The irony is that there is double accounting of reserves both by the government and the commercial banks with independent economists calling it “accounting tricks” of the former finance minister who is still calling the shots by sitting in London.

In addition to borrowing $6 billion from the commercial banks, the government raised $2.5 billion in a dollar-denominated debt sale in Nov 2017.

Fears are being expressed that the rupee will fall to Rs114 ahead of general elections likely to be held in August 2018, though they were earlier planned for May. Exporters seem to be happy to see this devaluation to increase their exports. The important question, nonetheless, is whether the fresh devaluation has helped the currency to find its equilibrium.

Withheld assistance

One of the major reasons behind the devaluation is a sharp reduction in foreign inflows that made the reserves further vulnerable. The much-needed $300 million US Coalition Support Fund (CSF) was withheld by the Trump administration on the excuse that Pakistan was not helping to contain terrorism in the region.

The World Bank, IMF, ADB and other financial institutions are reluctant to offer increased assistance to Pakistan. Since America enjoys over 75% voting rights in Bretton Woods institutions (the World Bank and IMF), it is said to be using its influence to stop assisting Pakistan in any manner.

Now, when the pressure is building on foreign reserves, the government feels cornered to seek or not to seek another bailout package from the IMF.

Dar has been saying that the government did not need to go to IMF and the current level of reserves, which went close to $24 billion in 2016, but later declined to mere $9 billion excluding $5 billion of commercial banks, were sufficient to meet import and other pressing needs.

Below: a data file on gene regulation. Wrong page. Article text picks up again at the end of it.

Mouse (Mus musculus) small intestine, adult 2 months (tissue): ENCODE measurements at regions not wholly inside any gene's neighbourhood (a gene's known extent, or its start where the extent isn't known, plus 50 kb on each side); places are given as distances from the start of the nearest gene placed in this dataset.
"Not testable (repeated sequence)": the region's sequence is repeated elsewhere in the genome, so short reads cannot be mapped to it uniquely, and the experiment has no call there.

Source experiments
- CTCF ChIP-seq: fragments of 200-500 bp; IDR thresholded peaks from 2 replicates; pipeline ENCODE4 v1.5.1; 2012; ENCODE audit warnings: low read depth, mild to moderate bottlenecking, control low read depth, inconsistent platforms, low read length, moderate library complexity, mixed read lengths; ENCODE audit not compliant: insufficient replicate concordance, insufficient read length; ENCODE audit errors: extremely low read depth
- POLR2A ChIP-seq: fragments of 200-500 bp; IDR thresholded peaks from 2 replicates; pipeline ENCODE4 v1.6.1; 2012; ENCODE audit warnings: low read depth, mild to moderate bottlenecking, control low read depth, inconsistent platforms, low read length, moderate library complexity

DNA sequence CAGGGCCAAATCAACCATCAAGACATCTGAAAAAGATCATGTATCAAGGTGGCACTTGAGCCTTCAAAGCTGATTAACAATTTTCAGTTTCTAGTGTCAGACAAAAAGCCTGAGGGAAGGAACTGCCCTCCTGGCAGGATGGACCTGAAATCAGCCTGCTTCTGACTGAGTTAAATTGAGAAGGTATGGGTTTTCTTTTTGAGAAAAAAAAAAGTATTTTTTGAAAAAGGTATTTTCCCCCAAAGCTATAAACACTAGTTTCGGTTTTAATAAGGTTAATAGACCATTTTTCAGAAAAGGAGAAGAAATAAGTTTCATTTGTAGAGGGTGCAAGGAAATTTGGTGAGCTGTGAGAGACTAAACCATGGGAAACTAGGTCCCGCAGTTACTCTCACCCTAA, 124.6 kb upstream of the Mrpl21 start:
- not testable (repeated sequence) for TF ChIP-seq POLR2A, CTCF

For the government, the situation became very embarrassing when State Bank Governor Tariq Bajwa conceded last week that Pakistan faced $12 billion of financing gap during the current financial year.

The bombshell, however, was dropped by the IMF when it said after the conclusion of post-programme monitoring talks that the country’s external sector would continue to remain under pressure. Was it not a double speak? IMF officials had been waiving conditions repeatedly during three years of the EFF programme and never held such a bleak view of the Pakistani economy.

It is being said that the IMF may not be that forthcoming this time around to offer any bailout package without attaching stringent conditions including the demand to drop sovereign guarantees for CPEC-related projects.

It would be done by the IMF on US persuasion which is opposing the Chinese-led One Belt, One Road initiative that also does not go down well with India. Going forward, further devaluation cannot be ruled out considering the weak reserves’ position, which needs to be bolstered through exports, increased FDI, improved home remittances and more importantly by deciding whether to seek a new IMF programme without which many believe the country cannot escape default.

The writer is the recipient of four national APNS Awards and four international best journalistic awards


Published in The Express Tribune, January 1st, 2018.

Like Business on Facebookfollow @TribuneBiz on Twitter to stay informed and join in the conversation.



Replying to X

Comments are moderated and generally will be posted if they are on-topic and not abusive.

For more information, please see our Comments FAQ


Most Read